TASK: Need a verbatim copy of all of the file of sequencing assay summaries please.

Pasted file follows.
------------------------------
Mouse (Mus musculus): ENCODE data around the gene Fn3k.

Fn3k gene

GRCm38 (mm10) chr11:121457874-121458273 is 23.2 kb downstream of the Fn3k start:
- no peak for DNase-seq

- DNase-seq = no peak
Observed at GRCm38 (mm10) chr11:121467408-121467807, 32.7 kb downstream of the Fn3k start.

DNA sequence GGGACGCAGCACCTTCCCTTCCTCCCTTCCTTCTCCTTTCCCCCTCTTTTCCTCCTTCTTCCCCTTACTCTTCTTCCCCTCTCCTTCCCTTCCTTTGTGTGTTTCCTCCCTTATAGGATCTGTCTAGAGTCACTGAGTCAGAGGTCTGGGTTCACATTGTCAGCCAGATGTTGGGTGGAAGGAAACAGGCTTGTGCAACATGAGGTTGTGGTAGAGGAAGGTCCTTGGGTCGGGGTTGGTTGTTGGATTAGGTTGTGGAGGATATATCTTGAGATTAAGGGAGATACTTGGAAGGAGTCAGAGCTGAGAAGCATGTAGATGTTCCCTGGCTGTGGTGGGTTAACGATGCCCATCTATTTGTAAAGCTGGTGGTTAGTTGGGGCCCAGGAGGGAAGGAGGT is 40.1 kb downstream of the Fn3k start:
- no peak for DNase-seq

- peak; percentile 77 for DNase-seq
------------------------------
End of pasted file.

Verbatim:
Mouse (Mus musculus): ENCODE data around the gene Fn3k.

Fn3k gene

GRCm38 (mm10) chr11:121457874-121458273 is 23.2 kb downstream of the Fn3k start:
- no peak for DNase-seq

- DNase-seq = no peak
Observed at GRCm38 (mm10) chr11:121467408-121467807, 32.7 kb downstream of the Fn3k start.

DNA sequence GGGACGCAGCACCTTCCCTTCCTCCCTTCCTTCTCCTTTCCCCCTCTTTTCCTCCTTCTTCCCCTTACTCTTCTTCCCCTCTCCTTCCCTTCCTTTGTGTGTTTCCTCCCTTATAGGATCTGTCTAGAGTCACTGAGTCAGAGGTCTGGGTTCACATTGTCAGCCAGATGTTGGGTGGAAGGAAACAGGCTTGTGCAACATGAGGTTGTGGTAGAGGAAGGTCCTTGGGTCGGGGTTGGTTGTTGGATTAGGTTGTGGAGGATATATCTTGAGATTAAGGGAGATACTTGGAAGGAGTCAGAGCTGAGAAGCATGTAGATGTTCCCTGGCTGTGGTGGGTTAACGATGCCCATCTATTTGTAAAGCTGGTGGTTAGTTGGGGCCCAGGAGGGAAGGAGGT is 40.1 kb downstream of the Fn3k start:
- no peak for DNase-seq

- peak; percentile 77 for DNase-seq